The improvements in the ARA cash diff in recent days have served to reopen the February arrival window from the Red Sea, aided by a narrowing of the MOPAG / SG 10 spread as the Asian market appears to be well supplied. With routes out of the AG almost open as well, the lull in activity to find additional supply for the NWE market is slowly turning around.
That being said, March and April arrivals are not looking particularly attractive yet, and here we may run into supply issues in European markets come Q2 – especially if unexpected supply-side issues (weather or power price related) upset what is likely a fine balance being struck currently.
Furthermore, with inventories below their 5-year average levels in Europe currently and most arbs having been closed for the past six weeks or so, the pricing picture is telling us either one of two things (or potentially a combination of both). Firstly, a combination of healthy European refinery margins keeping refinery utilisation high and term deals struck through 2022 to replace Russian barrels have narrowed the European net-short to levels where only occasional top-ups are required.
Or, secondly, European demand is disappointing and the lack of open arb opportunities into Europe from March onwards until Q3 is an indication that the aforementioned supply-side solutions (higher European refinery utilisation and term deals) have over-compensated for the anticipated Russian supply shortfall.
That being said, and this is also to be considered in the context of inventories which (at least according to high frequency readings) remain below 5-year average levels, we have been seeing a slight recovery in timespreads on the European diesel instruments.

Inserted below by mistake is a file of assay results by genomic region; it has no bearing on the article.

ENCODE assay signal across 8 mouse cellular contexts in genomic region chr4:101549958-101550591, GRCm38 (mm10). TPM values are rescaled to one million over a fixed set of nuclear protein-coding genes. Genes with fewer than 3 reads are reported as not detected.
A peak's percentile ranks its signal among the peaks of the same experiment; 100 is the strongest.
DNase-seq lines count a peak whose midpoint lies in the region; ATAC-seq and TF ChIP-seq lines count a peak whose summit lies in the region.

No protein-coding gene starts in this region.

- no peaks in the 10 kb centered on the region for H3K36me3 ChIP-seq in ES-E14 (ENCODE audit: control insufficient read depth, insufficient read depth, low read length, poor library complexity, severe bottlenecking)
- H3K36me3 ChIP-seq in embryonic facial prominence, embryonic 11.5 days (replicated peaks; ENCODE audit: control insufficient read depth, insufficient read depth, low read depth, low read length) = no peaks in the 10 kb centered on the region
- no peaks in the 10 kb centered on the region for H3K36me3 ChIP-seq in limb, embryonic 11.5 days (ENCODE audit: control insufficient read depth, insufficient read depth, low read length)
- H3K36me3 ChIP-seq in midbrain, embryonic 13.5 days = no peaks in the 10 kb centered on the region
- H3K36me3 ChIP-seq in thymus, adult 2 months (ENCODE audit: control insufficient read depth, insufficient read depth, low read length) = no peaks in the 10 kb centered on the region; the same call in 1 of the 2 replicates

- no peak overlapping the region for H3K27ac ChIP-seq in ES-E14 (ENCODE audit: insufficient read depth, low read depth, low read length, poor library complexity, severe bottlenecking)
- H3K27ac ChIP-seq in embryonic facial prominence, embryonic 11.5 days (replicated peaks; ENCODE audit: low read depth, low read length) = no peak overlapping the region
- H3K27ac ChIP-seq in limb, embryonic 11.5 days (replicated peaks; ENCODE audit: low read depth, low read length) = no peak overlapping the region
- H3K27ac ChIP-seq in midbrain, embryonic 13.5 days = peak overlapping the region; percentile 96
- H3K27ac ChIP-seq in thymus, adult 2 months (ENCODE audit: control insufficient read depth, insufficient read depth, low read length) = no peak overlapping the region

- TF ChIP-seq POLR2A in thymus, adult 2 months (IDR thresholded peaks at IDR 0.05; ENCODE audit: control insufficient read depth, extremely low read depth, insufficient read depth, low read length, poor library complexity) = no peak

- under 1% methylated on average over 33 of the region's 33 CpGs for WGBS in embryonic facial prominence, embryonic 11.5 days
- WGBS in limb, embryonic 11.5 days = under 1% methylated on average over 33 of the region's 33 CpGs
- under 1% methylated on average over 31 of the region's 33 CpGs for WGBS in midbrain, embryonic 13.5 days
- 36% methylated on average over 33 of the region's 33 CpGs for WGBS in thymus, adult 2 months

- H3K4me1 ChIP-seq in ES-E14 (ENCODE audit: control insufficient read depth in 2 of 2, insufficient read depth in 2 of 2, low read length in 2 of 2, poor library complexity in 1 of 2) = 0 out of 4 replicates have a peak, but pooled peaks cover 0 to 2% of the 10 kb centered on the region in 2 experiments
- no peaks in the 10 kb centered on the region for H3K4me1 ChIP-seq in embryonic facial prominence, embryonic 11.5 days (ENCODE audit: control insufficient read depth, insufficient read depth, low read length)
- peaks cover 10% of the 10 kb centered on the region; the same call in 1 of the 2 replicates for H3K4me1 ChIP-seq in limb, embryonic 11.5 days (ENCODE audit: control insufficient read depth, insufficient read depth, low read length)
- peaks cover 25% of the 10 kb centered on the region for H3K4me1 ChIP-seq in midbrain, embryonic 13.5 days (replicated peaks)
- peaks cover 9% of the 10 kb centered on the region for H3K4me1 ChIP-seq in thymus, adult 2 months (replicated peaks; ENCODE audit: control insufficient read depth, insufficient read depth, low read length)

Whilst still far off last year’s highs, this is also starting to bring physical cash diffs higher in ARA, helping to incentivise barrels out of storage and also out of the Red Sea (at least for February arrival).
Although the pattern has been clear over the 2H of 2022 that the US had needed to price higher to avoid excess volumes making the transatlantic voyage (as was seen through Nov/Dec-22), the shift to open the arb from the east has been less forthcoming.
Looking ahead, it appears more likely that if Europe’s need for additional barrels grows, it is the E/W that opens further to allow additional barrels rather than the HOGO, with the Americas pricing more strongly in recent months and indicating a need to focus closer to home for now.
Philip Jones-Lux is Commodity Owner for Sparta. Having worked with organisations such as JBC Energy and RP Global, Philip is a seasoned energy market analyst with expertise across the oil barrel and power markets
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